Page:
To develop such strategies, policy makers need a clear idea about how innovation takes place in society. And having taken part in research and innovation policy development both in Norway and in Europe for some 16 years, I know that that is not an easy task.

The systemic approach to learning and innovation

Innovation policies in the European countries are increasingly influenced by the so-called systemic approach to learning and innovation. It is also part of the policy discussions of countries as diverse as South Africa and New Zealand.

According to this view technological advance and competence building is characterized by constant interplay and mutual learning between different types of knowledge and actors, including firms, institutes, universities, sources of financing, relevant public agencies and more.

In short: The old linear model depicting science as the engine driving innovation is dead.

This new systemic view of technological change and competence development also forms the basis of, for instance, the EU Trend Chart on Innovation.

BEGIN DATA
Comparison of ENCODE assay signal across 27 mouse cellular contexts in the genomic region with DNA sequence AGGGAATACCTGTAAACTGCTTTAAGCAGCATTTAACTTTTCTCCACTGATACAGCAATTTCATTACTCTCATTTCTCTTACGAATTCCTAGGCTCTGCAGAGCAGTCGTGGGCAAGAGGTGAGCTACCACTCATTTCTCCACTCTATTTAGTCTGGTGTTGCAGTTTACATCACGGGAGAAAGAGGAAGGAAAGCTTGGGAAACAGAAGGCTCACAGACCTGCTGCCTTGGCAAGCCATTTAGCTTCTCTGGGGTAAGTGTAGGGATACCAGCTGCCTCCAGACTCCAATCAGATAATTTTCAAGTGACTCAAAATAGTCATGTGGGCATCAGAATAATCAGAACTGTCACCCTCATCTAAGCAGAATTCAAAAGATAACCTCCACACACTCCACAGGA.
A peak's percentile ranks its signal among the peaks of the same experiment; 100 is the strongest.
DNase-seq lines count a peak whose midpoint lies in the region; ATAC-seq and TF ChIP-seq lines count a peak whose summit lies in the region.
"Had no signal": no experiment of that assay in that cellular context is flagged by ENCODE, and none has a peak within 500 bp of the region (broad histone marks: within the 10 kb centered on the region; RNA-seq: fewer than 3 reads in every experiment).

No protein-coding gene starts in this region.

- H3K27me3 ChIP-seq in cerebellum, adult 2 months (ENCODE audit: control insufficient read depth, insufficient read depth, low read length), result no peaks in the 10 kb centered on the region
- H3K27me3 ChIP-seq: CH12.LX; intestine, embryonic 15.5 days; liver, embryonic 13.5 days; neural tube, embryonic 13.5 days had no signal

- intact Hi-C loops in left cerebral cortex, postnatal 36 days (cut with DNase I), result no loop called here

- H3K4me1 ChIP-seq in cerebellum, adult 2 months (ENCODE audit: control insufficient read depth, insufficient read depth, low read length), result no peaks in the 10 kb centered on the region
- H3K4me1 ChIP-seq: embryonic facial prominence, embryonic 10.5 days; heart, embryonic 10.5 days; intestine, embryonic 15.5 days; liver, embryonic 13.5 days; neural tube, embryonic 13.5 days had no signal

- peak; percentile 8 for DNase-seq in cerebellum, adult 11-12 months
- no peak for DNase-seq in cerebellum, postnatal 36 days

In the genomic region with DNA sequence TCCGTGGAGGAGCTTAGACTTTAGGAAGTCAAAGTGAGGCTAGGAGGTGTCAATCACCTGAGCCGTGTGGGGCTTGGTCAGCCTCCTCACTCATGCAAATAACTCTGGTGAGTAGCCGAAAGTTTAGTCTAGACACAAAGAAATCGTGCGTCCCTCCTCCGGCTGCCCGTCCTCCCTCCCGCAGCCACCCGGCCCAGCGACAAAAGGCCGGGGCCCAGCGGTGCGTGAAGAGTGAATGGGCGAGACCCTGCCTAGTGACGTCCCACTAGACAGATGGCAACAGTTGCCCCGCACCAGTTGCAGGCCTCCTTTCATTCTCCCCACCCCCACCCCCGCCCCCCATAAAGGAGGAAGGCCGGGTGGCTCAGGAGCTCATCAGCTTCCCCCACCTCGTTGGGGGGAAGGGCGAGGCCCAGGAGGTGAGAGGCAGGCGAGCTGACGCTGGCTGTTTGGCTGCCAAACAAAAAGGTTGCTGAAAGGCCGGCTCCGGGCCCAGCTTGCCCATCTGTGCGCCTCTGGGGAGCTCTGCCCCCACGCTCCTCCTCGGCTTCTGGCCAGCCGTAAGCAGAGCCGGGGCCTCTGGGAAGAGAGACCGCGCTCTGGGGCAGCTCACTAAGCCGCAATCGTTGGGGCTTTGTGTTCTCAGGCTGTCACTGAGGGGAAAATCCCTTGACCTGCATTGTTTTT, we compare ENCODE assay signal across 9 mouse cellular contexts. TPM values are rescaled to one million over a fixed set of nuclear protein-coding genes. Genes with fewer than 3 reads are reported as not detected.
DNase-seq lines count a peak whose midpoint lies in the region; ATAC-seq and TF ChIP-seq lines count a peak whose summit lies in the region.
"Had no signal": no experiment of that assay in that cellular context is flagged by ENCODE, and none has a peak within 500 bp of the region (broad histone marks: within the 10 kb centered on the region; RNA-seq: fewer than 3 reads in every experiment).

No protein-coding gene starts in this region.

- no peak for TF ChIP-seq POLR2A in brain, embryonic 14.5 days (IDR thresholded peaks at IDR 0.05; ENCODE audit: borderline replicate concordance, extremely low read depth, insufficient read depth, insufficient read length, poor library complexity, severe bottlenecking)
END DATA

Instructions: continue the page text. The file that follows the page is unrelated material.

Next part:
According to this way of thinking public authorities may encourage innovation by strengthening learning and by developing efficient networks for the distribution of knowledge and personnel. The general framework conditions for innovation, including taxation, physical infrastructure, public institutions, laws and regulations must also be taken into consideration.

This is why we now witness a new interest for the so-called third generation, “holistic”, innovation policy, i.e. an innovation policy that also includes policy areas that are not directly targeting innovation in companies as such, including educational policies and environmental measures.


Understanding the Norwegian Puzzle

How can a country that seems to invest so little in research and development become one of the richest in the world? The explanation may bring us new insight into the relationship between learning and innovation on the one hand and economic growth on the other.

One great part of working in institutions like the research institute NIFU STEP and the Research Council of Norway is that you can discuss the phenomena of learning and innovation with a lot of clever people.

Over at NIFU STEP I had for instance a lot of interesting conversations with Johan Hauknes on the reasons for Norway’s strong economic performance. Another NIFU STEP researcher, Aris Kaloudis and I, brought important points from this discussion into the EU Commission Trend Chart on Innovation as early as in 2004.